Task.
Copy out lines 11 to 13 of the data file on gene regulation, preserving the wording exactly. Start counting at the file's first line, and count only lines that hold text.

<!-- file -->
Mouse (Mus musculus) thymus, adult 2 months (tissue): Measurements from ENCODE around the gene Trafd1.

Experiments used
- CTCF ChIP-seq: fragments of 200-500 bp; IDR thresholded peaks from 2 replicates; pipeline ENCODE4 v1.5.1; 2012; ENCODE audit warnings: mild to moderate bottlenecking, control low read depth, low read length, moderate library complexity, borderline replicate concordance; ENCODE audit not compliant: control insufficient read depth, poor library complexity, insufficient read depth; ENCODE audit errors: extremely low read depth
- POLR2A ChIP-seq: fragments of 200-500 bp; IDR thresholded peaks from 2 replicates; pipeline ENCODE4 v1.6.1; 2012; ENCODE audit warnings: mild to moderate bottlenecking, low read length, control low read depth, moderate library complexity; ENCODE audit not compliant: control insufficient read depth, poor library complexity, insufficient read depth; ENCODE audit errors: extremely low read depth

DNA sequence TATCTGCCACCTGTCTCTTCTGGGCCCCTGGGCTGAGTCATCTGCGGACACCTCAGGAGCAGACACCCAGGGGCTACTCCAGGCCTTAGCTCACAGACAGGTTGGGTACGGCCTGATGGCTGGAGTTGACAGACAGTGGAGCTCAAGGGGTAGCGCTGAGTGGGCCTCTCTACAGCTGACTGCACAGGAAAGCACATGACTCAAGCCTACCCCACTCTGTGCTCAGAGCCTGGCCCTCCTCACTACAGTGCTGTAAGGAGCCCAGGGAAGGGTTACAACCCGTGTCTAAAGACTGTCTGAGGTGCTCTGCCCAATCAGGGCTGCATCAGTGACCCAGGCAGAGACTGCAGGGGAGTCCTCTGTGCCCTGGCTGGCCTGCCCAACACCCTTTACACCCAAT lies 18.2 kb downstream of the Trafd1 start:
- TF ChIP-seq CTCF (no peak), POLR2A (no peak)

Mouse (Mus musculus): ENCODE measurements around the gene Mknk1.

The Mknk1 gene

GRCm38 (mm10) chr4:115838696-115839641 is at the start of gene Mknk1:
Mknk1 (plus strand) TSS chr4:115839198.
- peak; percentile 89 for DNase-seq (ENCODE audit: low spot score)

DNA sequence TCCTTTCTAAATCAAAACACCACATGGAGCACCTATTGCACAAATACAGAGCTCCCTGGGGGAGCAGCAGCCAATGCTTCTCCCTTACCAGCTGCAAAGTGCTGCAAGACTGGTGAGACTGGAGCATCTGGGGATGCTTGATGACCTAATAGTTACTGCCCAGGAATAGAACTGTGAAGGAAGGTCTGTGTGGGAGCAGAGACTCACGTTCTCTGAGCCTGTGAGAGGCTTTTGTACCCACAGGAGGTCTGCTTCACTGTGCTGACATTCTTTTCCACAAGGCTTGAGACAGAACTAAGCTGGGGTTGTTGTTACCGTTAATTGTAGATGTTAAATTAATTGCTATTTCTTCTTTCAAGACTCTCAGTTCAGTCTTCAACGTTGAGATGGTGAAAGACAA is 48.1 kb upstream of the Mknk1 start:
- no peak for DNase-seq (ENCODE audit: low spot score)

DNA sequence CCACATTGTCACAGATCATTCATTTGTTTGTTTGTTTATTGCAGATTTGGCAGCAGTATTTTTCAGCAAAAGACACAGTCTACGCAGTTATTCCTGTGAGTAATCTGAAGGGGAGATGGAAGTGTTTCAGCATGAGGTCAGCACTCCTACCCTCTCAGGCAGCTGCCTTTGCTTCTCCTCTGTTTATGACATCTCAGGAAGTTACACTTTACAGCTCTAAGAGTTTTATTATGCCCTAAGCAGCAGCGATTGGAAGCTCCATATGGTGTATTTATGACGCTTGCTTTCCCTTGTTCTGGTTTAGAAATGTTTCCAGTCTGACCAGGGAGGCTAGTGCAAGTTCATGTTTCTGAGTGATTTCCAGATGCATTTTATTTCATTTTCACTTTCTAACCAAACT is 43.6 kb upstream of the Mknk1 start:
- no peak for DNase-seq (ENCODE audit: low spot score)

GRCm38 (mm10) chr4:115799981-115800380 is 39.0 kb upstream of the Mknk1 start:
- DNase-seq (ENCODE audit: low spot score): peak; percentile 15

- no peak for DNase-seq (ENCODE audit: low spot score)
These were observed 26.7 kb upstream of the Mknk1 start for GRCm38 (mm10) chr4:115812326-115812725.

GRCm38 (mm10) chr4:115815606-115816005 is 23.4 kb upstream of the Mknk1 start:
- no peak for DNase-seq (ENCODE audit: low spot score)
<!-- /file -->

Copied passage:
- peak; percentile 89 for DNase-seq (ENCODE audit: low spot score)

DNA sequence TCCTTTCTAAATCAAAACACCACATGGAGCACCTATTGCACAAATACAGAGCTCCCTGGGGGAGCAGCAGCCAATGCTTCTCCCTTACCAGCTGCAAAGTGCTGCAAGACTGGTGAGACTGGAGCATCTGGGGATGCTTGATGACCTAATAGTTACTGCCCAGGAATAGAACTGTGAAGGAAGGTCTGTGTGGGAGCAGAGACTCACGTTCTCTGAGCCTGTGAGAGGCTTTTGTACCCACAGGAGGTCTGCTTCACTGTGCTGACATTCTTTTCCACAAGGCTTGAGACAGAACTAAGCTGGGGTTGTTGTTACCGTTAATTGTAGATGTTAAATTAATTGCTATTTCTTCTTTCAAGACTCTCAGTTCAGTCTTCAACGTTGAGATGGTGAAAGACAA is 48.1 kb upstream of the Mknk1 start:
- no peak for DNase-seq (ENCODE audit: low spot score)